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Energy and Environment (E2G) Team GERAD Research Center Montreal , QC, Canada. Electrification of the Canadian road transportation sector: A 2050 outlook with TIMES-Canada. International Energy Workshop, June 21 st , 2012. Context and objectives.

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Energy and environment e2g team gerad research center montreal qc canada

Energy and Environment (E2G) Team

GERAD Research Center

Montreal, QC, Canada

Electrification of the Canadian road transportation sector: A 2050 outlook with TIMES-Canada

International Energy Workshop, June 21st, 2012


Context and objectives

Context and objectives

  • Contribution of the transportation sector to final energy consumption and CO2 emissions is more important than the world average.

  • Geographic considerations are responsible for these trends.

  • Different options are considered

    • Measures to reduce transportation demand

    • Policies to reduce the reliance on fossil fuels and/or to promote the deployment of clean vehicles

  • The aim of this paper is to compare effects of climate and energy policies on the transportation sector, more specifically:

    • To analyze the impacts of GHG reduction targets on the deployment of clean vehicles;

    • To assess the consequences of imposing clean vehicle penetration targets on fossil fuel consumption, electricity generation and GHG emissions.


The integrated markal efom system times

The Integrated MARKAL-EFOM System (TIMES)

  • Combine advanced versions of MARKAL and EFOM models

  • Used by 80 institutions in nearly 70 countries (ETSAP, IEA)

  • Linear programming bottom-up energy models

  • Integrated modeling of the entire energy system

  • GHG emissions from fuel combustion and processes

  • Prospective analysis on a long term horizon (50-100 yrs)

    • Demand driven (exogenous) in physical units

    • Price-elasticities for end-use demands

  • Partial and dynamic equilibrium on perfect energy markets

  • Main output: Optimal technology selection

  • Obj-function: Minimizing the net total cost of the energy system

  • Environmental constraints (GHG emission limits)


Times canada

TIMES-Canada

Regions: 13 provinces and territories

Base year: 2007

Horizon: 2050 (energy)

Horizon: 2100 (climate)

  • Time slices

  • - 4 seasons: Spring, Summer, Fall, Winter

  • 3 day periods: Day, Night, Peak


Electrification of the canadian road transportation sector a 2050 outlook with times canada

Primary

Energy

End-Use

Technologies

Production / Conversion

Technologies

Demand for

Energy Service

Primary Energy Final Energy Useful Energy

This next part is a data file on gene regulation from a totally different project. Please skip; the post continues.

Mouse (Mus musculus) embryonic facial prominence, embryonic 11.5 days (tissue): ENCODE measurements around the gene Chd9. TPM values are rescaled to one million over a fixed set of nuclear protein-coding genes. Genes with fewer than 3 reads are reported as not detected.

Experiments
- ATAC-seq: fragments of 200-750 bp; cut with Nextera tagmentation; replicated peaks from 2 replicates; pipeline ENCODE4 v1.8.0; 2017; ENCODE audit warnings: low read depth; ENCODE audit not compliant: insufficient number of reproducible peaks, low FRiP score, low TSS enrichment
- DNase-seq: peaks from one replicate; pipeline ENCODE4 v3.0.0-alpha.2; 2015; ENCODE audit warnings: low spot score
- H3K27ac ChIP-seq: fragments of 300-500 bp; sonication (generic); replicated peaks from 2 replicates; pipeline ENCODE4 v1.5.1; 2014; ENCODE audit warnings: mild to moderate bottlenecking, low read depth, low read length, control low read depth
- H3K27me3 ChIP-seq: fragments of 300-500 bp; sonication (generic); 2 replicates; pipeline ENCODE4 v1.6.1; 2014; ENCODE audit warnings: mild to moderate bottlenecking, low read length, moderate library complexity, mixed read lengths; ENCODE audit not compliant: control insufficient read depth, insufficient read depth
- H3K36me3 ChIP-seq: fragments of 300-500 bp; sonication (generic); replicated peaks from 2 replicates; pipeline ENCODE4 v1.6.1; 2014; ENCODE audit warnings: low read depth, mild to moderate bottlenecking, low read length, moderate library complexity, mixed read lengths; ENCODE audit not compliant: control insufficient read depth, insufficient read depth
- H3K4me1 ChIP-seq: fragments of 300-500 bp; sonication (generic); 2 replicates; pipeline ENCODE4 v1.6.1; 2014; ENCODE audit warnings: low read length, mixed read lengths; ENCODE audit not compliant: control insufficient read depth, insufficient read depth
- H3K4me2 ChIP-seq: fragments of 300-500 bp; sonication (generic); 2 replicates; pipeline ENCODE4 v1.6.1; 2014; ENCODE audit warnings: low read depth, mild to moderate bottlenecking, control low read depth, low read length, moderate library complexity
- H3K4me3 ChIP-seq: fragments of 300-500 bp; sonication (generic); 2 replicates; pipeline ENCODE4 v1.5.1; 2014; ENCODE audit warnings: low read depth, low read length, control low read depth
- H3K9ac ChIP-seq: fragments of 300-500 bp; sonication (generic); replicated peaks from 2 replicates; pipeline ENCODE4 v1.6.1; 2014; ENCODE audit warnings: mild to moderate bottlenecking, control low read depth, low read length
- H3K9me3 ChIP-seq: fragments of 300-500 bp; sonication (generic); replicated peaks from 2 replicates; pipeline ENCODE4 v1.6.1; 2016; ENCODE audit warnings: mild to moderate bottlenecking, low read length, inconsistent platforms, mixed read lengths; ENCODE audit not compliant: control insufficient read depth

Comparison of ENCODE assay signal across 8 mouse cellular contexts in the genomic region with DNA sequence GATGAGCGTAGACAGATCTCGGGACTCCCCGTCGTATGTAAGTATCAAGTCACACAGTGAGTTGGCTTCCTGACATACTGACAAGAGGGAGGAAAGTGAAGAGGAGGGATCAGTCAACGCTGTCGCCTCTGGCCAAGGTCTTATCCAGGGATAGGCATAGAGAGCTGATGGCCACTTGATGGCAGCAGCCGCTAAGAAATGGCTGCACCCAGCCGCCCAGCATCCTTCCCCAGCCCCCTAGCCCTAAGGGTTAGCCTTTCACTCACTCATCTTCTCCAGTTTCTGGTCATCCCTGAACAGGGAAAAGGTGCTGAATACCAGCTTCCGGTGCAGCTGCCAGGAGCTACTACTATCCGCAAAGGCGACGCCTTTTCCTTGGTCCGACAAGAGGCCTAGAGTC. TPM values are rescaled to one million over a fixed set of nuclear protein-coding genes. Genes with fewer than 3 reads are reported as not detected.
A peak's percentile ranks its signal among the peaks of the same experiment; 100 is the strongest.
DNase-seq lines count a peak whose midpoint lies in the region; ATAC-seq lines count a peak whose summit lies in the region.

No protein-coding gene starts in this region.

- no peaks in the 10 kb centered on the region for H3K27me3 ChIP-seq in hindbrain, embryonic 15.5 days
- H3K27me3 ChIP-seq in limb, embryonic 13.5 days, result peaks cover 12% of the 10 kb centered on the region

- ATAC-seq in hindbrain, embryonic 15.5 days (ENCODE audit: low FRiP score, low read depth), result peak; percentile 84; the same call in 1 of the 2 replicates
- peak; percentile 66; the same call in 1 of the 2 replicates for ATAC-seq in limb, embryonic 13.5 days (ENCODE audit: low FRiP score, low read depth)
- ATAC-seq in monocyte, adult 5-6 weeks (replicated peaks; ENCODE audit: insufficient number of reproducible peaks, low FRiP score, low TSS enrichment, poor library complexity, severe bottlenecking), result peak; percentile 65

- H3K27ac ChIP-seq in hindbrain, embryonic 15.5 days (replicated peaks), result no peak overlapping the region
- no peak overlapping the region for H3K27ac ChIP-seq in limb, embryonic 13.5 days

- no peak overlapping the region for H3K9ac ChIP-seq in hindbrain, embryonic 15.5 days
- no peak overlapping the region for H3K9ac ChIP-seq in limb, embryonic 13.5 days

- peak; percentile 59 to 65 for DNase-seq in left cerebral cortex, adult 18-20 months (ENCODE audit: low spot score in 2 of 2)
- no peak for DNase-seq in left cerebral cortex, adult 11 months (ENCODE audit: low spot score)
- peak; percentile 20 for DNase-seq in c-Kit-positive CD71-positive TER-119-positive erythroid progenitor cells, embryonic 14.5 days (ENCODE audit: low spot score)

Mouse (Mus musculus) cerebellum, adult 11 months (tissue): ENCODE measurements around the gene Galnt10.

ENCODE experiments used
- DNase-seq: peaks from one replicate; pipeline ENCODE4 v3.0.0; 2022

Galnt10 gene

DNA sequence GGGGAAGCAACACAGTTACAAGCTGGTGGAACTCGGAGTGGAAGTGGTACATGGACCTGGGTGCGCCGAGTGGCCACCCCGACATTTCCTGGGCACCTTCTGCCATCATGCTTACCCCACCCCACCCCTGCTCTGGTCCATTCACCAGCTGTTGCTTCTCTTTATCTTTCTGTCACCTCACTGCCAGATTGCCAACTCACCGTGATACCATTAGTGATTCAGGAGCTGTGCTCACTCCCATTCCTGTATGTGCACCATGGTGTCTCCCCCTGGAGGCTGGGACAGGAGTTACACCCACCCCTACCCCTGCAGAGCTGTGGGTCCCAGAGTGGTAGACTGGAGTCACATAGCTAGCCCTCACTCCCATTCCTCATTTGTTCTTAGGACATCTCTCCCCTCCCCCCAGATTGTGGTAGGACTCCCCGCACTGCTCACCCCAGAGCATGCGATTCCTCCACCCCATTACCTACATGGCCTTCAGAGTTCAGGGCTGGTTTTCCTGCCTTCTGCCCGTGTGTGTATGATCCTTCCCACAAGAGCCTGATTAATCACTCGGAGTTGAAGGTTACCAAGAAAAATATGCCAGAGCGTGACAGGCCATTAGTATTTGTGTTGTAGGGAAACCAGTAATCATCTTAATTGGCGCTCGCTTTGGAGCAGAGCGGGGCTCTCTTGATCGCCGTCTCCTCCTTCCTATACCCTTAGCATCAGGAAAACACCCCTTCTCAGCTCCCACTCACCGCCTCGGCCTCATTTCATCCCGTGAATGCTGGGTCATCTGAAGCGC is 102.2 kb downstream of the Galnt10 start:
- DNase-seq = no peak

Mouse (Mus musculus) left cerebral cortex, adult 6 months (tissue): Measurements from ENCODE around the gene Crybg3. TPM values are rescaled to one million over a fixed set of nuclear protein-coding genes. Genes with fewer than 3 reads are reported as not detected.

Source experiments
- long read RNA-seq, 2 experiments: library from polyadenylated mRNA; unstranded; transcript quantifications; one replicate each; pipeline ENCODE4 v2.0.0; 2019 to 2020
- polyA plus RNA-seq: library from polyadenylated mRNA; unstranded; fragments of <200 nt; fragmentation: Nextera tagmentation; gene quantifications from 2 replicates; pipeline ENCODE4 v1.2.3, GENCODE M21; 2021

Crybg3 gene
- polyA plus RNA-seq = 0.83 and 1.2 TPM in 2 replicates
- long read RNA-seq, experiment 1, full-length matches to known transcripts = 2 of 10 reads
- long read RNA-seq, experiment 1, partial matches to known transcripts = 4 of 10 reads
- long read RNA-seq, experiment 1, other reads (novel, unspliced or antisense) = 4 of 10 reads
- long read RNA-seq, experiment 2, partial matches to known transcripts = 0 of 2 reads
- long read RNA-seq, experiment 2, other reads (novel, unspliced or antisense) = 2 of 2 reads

Fossil Fuel Reserves

Conventional & Oil sands

Crude oil, Gas, Coal

Extraction

Oil, Gas, Coal

IND Production

Furnaces, Boilers

Machinery

IND (8) - Tons

Iron & Steel, Cement

Chemicals, Copper

Refineries

CCS

Coke Plants

Biomass Potentials

Crops: Starch, Oilseeds

Greasy residues

Lignocellulosic sources

Dedicated crops

Waste, Biogas, Algae

COM (7) - PJ/m2

Heating, Cooling

Lighting, Appliances

COM Services

Furnaces, AC,

Fluorescents, Etc.

Biomass Plants

Solid: pellet, wood

Liquid: biofuels

Gaseous: biogas

DM 2050

Oil prices (3)

Elasticities

RSD Dwellings

Heat Pumps, Lamps

Freezers, Ranges

RSD (20) - PJ/unit

Heating, Cooling

Lighting, Appliances

International Imports

Crude oil, RPP, Biomass

Gas, Coal, H2

DM 2100

Growth (2)

Elasticities

Hydrogen Plants

TRA Vehicles

Cars, trucks, buses

Trains, Ships, Planes

-Trucks

TRA (16) - Pkm/Tkm

Road: short/long dist.

Rail, Marine, Air

  • Domestic Trades

  • Pipelines

  • Transmission

Uranium & Lithium

Reserves

AGR Process

AGR (1) - PJ

CCS

Power & Heat

Cogeneration Plants

Thermal, Nuclear

Renewables, Biomass

Renewable Potentials

Hydro, Wave, Tidal

Wind, Solar, Geo

Ocean Thermal & Salinity

International Exports

Crude oil, RPP, Biomass

Gas, Coal, H2, LNG

LNG Imports

LNG Regasification

LNG Liquefaction

Scenarios

Energy policies

Climate policies

Carbon sequestration

EOR, Aquifers, Afforestation

GHG Emissions

Combustion, Process

CAC Emissions


Driver growth projections 2007 2050

Driver growth projections, 2007-2050


Final energy consumption 2007 2050 pj

Final energy consumption, 2007-2050 (PJ)


Electrification of the canadian road transportation sector a 2050 outlook with times canada

Aviation gas

Natural gas

Bio-dimetyl

Biosdiesel

Electricity

Methanol

H2-liquid

H fuel oil

Gasoline

Jet fuels

Ethanol

H2-gas

Diesel

NGLs

  • TRPSA (M Pkms - Long dist.) TRPSB (M Pkms - Short dist.)

Passenger, Small cars

  • TRPLA (M Pkms - Long dist.)TRPLB (M Pkms - Short dist)

Passenger, Large cars

Passenger, Light trucks

  • TRPT (M Pkms)

Freight, Light trucks

  • TRFT (M Tkms)

  • Freight, Medium trucks

  • TRFM (M Tkms)

  • Freight, Heavy trucks

  • TRFH (M Tkms)

Road

Passenger, Urban buses

  • TRPU (M Pkms)

Passenger, Intercity buses

  • TRPI (M Pkms)

Passenger, School buses

  • TRPC (M Pkms)

Passenger, Motos

  • TRPM (M Pkms)

Passenger, Off road

  • TRPO (M Pkms)

Passenger, Trains

  • TTPA (M Pkms)

Rail

  • Freight, Trains

  • TTFR (M Tkms)

Passenger, Airplanes

  • TAPA (PJ)

Air

  • Freight, Airplanes

  • TAFR (PJ)

Marine

All, Ships

  • TMAL (PJ)


Electrification of the canadian road transportation sector a 2050 outlook with times canada

Bio-dimetyl

Natural gas

Etectricity

Biodiesel

Methanol

H2-liquid

Gasoline

Ethanol

H2-gas

Diesel

NGLs

Passenger, Small cars, ICE, Gasoline,CAFE Std.

  • Passenger, Small cars, ICE, Gasoline, CAFE 3.5 MPG.

  • Passenger, Small cars, ICE, Gasoline, CAFE 7.0 MPG.

Fossil fuels

  • Passenger, Small cars, ICE, Diesel, CAFE Std.

  • Passenger, Small cars, ICE, Diesel, CAFE 3.5 MPG.

  • Passenger, Small cars, ICE, Diesel, CAFE 7.0 MPG.